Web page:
6 Life Lessons From Your Cat

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February 25, 2016 | 18,774 views

Story at-a-glance

  • Cats teach their owners about the power of persistence and aiming high
  • Cats live in the moment and they’re quick to adapt to their surroundings
  • Cats teach you to pay attention to the details so you don’t miss out on what’s around you

By Dr. Becker

Cats have weaved their way deep into Americans' hearts. Nearly half (46 percent) of households have one cat, 31 percent have two cats and 24 percent have three or more.1 No doubt, your cat probably has more than a few quirks you don't understand, but that make you love her that much more.

Maybe she likes to stare at the wall, gives you "love bites" when you pet her or races around the house for no apparent reason. Indeed, part of what makes cats so irresistible is their mystery and magic.

There are, however, many things you can learn from your cat, too, including valuable life lessons recently compiled by VetStreet.2 How many of these lessons has your cat been trying to teach you?

6 Life Lessons You Can Learn From Your Cat

  1. Persistence Pays Off
  2. Cats have a way of getting what they want, and that "way" is often by pestering you until you give in. If you've ever given in to a 3 a.m. feeding just to get your cat to stop pawing at your head while you're trying to sleep, you know what this means.

    But imagine if you went after your goals with that kind of fortitude and focus. You'd be unstoppable!

  3. Aim High
  4. Cats can jump to heights that seem near impossible. They'll scope out their desired location, size up the distance, focus and jump, making the impossible look effortless. You, too, can aim high in your own pursuits. Doing so will help you to reach ever-greater heights.

  5. Love Those Who Feed You
  6. The people in your life who do the most for you may be those you take most for granted. Typically, it's the opposite for cats. Felines tend to gravitate toward the people in the household who feed them.

    They're no dummies; they spread their affection where they see fit, and often that's to the owner of the hand that feeds them. You, too, should strive to show extra affection to those who love you most.

  7. Be Alert and Listen
  8. Cats are always aware of their surroundings, even when it seems they're relaxing or even napping. The slightest noise will cause your cat's ears to perk up and listen, and they're ready to respond at a moment's notice if necessary.

    Take a lesson from your cat and make a point to notice what's going on around you. All too often, we miss out on the important details.

  9. Live in the Moment
  10. Cats seize every opportunity to do what they want. Nap in the sun? Grab a bite of chicken? Tackle your shoelaces? Yes, yes and yes!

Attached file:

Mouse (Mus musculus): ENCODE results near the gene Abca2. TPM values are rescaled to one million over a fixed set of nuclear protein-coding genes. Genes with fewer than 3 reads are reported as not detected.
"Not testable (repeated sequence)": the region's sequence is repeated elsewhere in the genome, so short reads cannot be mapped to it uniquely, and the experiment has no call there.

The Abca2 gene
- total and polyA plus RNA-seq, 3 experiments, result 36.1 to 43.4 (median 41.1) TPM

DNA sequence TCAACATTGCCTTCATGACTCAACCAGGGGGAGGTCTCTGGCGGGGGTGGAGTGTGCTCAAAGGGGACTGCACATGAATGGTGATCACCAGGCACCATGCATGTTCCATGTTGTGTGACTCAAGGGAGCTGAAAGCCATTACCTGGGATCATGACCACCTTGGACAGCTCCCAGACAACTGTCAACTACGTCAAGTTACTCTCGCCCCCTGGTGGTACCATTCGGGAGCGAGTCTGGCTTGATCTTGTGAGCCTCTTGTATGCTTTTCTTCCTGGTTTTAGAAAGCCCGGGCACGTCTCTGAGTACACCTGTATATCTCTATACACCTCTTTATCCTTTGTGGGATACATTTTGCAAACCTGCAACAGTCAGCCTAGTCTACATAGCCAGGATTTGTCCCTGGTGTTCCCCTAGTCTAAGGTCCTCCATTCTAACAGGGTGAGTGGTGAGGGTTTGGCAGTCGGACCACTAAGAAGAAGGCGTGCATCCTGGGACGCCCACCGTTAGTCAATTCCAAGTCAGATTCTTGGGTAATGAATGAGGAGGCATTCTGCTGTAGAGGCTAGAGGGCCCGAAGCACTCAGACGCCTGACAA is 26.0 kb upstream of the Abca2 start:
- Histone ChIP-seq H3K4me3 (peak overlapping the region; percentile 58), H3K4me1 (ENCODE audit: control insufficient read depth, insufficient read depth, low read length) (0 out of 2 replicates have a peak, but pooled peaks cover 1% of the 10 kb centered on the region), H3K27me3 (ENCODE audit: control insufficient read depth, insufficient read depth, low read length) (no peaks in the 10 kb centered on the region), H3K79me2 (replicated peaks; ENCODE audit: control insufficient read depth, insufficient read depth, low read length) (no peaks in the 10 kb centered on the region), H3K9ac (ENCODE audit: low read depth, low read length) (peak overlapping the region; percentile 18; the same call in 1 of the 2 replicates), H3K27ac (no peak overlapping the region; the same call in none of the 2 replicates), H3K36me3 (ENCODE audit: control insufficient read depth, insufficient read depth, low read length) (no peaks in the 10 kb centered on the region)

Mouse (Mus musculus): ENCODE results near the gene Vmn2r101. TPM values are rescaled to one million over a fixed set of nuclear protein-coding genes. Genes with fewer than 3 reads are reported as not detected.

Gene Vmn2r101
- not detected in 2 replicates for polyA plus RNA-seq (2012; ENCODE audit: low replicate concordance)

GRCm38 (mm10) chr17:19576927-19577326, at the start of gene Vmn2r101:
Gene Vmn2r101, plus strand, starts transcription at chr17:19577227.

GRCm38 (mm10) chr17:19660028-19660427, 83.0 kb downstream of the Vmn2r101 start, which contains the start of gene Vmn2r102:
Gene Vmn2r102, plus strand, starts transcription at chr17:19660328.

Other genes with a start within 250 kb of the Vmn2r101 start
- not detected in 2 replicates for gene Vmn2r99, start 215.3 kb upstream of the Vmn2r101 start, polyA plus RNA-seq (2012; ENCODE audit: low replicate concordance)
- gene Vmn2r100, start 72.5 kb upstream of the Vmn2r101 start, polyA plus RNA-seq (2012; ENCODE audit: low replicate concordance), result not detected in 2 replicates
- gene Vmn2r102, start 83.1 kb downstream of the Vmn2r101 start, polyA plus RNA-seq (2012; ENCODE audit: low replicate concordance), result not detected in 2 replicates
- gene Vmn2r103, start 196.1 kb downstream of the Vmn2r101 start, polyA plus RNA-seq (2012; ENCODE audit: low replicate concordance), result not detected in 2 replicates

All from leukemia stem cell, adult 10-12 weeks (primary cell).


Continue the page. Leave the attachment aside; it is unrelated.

When's the last time you put your to-do list aside and simply let yourself revel in the current moment? And even better, when's the last time you simply devoted a day to doing whatever you want, with no worrying about tomorrow?

  11. Be Nimble
  12. It's important to be able to react quickly, bounce back and side-step problems when they arise. Cats do this daily and even when it seems they've fallen, they almost always land on their feet.

Learn to Speak Your Cat's Language

Cats have a language all their own. If you want to be more in-tune with your feline companion, brush up a bit on what your cat's seemingly mysterious behaviors may be trying to tell you. For instance, a meowing cat is usually trying to tell you something, like it's time to eat or she wants attention.

If you respond vocally to your cat's meows, she'll probably "talk" more as time goes by, until you can actually have drawn out "conversations." And cats that learn they get food if they meow will definitely ramp up the behavior — especially around mealtime.

Senior and geriatric cats also tend to vocalize more, especially at night. What else might your cat be telling you? One of the ways cats communicate is by rubbing objects with their heads, ears and tails. This leaves their chemical signature behind.

Cats who live together often rub each other in a friendly fashion, possibly as a way of forming a "colony scent" that lets everyone know they all belong. When you pet your cat, you're also depositing your scent on your cat, which is a social act in kitty language.

You cat may even stick her behind in your face as a way of asking for affection and bonding time. If you'd like to experience all of this (and more) for yourself, take a trip to your local animal shelter, which will likely have dozens of unique kitties waiting to claim your heart as their own.

[+]Sources and References [-]Sources and References

  • 1 The Humane Society January 30, 2014
  • 2 VetStreet July 21, 2015